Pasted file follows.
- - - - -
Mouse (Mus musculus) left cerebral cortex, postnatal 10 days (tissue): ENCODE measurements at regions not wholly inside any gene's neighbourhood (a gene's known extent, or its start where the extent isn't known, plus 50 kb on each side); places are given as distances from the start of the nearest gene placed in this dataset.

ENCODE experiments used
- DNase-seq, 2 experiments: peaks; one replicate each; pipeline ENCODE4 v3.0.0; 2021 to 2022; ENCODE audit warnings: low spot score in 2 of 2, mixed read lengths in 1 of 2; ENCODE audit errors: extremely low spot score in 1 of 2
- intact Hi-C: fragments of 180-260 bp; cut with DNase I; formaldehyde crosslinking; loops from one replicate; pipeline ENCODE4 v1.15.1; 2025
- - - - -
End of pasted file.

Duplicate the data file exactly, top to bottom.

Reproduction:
Mouse (Mus musculus) left cerebral cortex, postnatal 10 days (tissue): ENCODE measurements at regions not wholly inside any gene's neighbourhood (a gene's known extent, or its start where the extent isn't known, plus 50 kb on each side); places are given as distances from the start of the nearest gene placed in this dataset.

ENCODE experiments used
- DNase-seq, 2 experiments: peaks; one replicate each; pipeline ENCODE4 v3.0.0; 2021 to 2022; ENCODE audit warnings: low spot score in 2 of 2, mixed read lengths in 1 of 2; ENCODE audit errors: extremely low spot score in 1 of 2
- intact Hi-C: fragments of 180-260 bp; cut with DNase I; formaldehyde crosslinking; loops from one replicate; pipeline ENCODE4 v1.15.1; 2025